Inherent in David's conclusion is that money supply can only grow through bank lending. This is economic illiteracy. The Weimar inflation, for example, was not caused by excessive lending by German commercial banks in a vibrant economy. It was caused by the monetization of existing debts, the war reparations debt, without a corresponding growth in productive GDP.
So, absent a conscious policy decision by the Fed to strangle the US economy premature to recovery, deflation becomes a likely outcome if the Federal Reserve runs out of debt obligations, both public and private, which it is willing and able to monetize. That is the only 'hard stop' in the game on that side of the equation, and good luck with that.
Deflation would hurt those who owe debts in dollars, and be a boon to those who are the creditors. The American people are the debtors, and they control the growth of their money supply, at least for now.
The obvious pivot point, one key vector, in all this is one simple question: "Can the US economy become self-sustaining again, productive in its own right without having to export inflation by printing currency and living on credit?"
A second, but important question is can China and the rest of the mercantilist world adjust gracefully to a rebalancing in the distribution of demand, while maintaining sustainable growth of their own, despite their fears of a rising middle class?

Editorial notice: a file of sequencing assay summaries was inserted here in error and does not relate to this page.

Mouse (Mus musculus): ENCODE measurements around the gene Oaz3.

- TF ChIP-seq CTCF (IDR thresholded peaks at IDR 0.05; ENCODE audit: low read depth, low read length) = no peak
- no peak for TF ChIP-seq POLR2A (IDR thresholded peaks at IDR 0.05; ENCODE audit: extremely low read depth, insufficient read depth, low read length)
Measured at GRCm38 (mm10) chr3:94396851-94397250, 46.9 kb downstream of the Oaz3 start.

We say yes, but only with a serious effort at fiscal and economic rebalancing. Cutting spending alone is not enough. That is the route to self-destruction, economic anorexia, if nothing else changes. Liquidationism alone is inherent in the neo-Calvinist roots in the US that emphasize the justice of non-redemptive suffering. They have sinned, so they must suffer, and the more the better.
There are three things the US must do: reform, reform, reform. Everything else is a palliative, to buy time at best while you seek to make the necessary systemic changes.
What does it matter, the details of the outcome, as long as the economy is in a slump?
If you want to suffer, go into a serious and protracted stagflation in the US holding dollars as the bulk of your wealth, and that will give you a taste of hell.
What is the most likely outcome? Would you care to buy a vowel? I would suggest that you buy an "I" and then see if there is an "S."
Deflation and straight inflation are relatively easy to hedge. Stagflation is the most difficult outcome to manage from an investment perspective. We'll talk more about this later if that appears to be the case.
Stagflation will be the unintended consequence that will catch the most people unprepared. This is the outcome most feared by the Fed, because it renders their monetary policies ineffective. The Fed can create money until the dollar goes to zero, but it cannot manage fiscal and industrial policy, and confer productive vitality which is essential to a sustainable recovery.
You cannot say that Bernanke did not warn you about what he will do. Deflation: Making Sure "It" Doesn't Happen Here
But we cannot stress enough that the outcomes are not predetermined, except in the minds of true believers. Therefore flexibility and clear-headed watchfulness are important now, more than ever.